Cathy v. StateAnnotate this Case
402 S.W.2d 743 (1966)
Donald Wayne CATHY, Appellant, v. The STATE of Texas, Appellee.
Court of Criminal Appeals of Texas.
April 13, 1966.
Rehearing Denied May 25, 1966.
*744 Victor R. Blaine, Houston, for appellant.
Frank Briscoe, Dist. Atty., Carl E. F. Dally, James C. Brough and Robert J. Musslewhite, Asst. Dist. Attys., Houston, and Leon B. Douglas, State's Atty., Austin, for the State.
McDONALD, Presiding Judge.
The offense is driving while license suspended; the punishment, enhanced by proof of a prior conviction, is 30 days confinement in jail and a fine of $300.00.
Officer Joe Dvorsky of the Texas Department of Public Safety testified that he had custody of appellant's driver's record, and that this record revealed that appellant had been issued a commercial operator's license which bore an expiration date of September 23, 1960.
The record further reflects that his license was suspended effective November 17, 1959, after a corporation court of Dallas, Texas, held a hearing at which appellant was found to be an habitual violator of the traffic laws as defined in Section 22, Article 6687b, Vernon's Ann.Tex.Civ.St.
On August 30, 1960, a Dallas corporation court found that appellant had committed an offense for which his license could be automatically suspended, and the Department of Public Safety entered an order suspending appellant's license for an additional twelve-month period from November 17, 1960, until November 17, 1961.
Three subsequent automatic suspensions resulted from convictions for driving while license was suspended, as provided for by Section 24, Article 6687b, with the effect that appellant's license was purportedly under suspension until November 17, 1964, at the time he was arrested for the present offense.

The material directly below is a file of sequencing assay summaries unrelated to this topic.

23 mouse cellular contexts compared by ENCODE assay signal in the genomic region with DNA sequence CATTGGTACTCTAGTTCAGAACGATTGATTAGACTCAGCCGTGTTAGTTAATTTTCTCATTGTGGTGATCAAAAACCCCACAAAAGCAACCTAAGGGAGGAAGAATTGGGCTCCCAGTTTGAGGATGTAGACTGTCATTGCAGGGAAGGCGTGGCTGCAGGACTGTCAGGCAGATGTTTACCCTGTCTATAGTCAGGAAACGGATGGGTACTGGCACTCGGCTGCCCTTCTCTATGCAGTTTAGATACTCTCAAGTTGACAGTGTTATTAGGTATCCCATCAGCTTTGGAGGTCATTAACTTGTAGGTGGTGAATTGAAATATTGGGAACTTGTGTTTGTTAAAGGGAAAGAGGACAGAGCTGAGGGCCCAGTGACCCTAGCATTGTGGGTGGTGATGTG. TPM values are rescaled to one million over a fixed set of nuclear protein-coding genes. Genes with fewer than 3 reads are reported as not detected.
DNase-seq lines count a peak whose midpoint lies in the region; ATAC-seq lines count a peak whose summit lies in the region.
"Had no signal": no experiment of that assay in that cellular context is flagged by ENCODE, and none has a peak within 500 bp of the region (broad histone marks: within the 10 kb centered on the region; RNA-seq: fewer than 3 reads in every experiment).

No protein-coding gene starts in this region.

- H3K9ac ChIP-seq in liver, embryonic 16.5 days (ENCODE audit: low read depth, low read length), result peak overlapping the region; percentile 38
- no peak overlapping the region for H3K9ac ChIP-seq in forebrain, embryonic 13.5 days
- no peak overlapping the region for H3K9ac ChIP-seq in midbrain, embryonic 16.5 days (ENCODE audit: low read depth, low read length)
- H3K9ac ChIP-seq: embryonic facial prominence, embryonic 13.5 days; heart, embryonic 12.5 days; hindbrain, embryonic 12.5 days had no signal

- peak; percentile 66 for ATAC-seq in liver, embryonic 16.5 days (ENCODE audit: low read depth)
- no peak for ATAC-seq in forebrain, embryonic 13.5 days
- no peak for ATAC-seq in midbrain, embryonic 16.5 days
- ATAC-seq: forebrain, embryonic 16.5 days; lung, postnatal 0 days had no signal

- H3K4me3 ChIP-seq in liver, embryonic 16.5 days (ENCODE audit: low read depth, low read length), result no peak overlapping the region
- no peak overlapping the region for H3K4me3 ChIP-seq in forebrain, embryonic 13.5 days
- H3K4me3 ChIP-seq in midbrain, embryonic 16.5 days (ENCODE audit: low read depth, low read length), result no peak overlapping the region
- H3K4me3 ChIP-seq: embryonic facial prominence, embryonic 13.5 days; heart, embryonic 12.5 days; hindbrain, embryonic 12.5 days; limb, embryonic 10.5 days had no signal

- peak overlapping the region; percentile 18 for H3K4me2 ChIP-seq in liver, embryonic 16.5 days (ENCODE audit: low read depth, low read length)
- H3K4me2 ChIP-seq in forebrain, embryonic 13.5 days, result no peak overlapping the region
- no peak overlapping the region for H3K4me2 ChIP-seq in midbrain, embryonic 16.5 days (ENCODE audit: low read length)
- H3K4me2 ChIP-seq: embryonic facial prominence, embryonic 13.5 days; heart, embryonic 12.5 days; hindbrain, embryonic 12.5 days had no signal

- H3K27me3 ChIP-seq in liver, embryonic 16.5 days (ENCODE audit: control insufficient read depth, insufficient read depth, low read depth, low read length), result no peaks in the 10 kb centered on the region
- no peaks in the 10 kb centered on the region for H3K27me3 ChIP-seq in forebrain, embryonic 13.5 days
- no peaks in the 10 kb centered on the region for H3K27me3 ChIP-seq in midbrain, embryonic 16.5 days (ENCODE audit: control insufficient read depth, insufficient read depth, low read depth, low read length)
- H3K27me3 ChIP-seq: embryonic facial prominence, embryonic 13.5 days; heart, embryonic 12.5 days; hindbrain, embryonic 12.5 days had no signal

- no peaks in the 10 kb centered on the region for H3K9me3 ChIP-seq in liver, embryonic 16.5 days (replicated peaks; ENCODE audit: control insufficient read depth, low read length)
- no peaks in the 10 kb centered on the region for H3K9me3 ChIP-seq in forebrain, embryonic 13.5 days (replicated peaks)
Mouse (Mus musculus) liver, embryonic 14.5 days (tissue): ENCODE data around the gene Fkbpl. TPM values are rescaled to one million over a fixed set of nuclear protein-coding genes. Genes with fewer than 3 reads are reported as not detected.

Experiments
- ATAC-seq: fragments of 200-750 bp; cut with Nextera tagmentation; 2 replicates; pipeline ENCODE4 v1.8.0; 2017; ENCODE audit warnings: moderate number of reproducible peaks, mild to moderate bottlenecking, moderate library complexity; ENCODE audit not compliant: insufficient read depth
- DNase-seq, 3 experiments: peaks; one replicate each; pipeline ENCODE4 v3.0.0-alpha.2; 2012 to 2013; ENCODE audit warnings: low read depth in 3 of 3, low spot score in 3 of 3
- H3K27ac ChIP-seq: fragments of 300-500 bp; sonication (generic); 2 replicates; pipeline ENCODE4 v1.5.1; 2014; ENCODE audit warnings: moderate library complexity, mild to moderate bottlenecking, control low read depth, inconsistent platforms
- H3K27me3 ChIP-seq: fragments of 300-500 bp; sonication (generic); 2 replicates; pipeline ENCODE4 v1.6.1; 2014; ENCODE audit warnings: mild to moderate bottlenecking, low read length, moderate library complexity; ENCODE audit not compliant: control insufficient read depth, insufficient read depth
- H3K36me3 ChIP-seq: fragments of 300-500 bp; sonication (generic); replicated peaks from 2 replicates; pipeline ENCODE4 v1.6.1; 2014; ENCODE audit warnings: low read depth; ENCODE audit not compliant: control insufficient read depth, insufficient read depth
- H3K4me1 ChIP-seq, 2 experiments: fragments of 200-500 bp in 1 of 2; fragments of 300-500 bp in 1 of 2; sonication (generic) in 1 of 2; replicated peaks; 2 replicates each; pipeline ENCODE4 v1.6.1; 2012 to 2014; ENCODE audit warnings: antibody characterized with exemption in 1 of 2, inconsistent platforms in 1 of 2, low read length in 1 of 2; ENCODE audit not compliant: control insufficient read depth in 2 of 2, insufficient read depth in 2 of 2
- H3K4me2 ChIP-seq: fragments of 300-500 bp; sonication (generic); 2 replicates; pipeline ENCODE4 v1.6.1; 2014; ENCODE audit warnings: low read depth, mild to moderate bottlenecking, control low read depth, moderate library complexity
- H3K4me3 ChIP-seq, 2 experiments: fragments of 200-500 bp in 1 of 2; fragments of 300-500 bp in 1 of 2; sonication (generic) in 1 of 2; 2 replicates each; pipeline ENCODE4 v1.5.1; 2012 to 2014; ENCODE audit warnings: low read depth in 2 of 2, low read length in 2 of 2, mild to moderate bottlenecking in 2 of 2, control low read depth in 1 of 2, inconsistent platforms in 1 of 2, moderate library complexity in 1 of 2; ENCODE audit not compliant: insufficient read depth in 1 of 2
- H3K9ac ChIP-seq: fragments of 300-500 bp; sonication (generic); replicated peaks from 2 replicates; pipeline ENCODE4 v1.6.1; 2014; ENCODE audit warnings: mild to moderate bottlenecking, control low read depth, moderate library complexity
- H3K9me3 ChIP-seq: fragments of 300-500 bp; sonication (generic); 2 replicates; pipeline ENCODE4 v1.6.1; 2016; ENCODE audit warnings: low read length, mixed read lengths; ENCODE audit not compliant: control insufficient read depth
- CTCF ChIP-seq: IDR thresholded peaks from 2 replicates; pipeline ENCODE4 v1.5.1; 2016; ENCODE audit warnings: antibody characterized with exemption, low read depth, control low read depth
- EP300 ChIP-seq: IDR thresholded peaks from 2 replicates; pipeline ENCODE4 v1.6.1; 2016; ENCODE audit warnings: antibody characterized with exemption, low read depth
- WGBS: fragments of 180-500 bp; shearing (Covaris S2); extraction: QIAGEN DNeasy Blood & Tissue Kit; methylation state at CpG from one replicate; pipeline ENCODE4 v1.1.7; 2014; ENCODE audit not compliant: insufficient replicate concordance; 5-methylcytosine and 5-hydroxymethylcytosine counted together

Appellant stipulated that he had driven a motor vehicle upon a public street in Harris County, Texas, on October 4, 1964, and further stipulated that he had been previously convicted of driving while his license was suspended on May 22, 1963.
Appellant's one contention on appeal is that the evidence is insufficient to support his conviction. More specifically, the first two suspensions described above were ordered by the Department as a result of hearings held before the corporation court, and it is appellant's position that he had no notice that either hearing was to be held, and further that he was not notified of the results of either hearing or of the action taken by the Department. He argues that the Department, in ordering the suspension of his license without notice of the hearings or orders, exceeded the authority granted by Section 22 of Article 6687b, and these suspensions are therefore void. Consequently his commercial operator's license was not under suspension on September 23, 1960, when it expired. Appellant contends he has had no license since that date *745 and that his conviction here, for driving while his license was suspended, is necessarily void, because one of the elements of proofthat the accused possess a license which was suspendedwas not proven.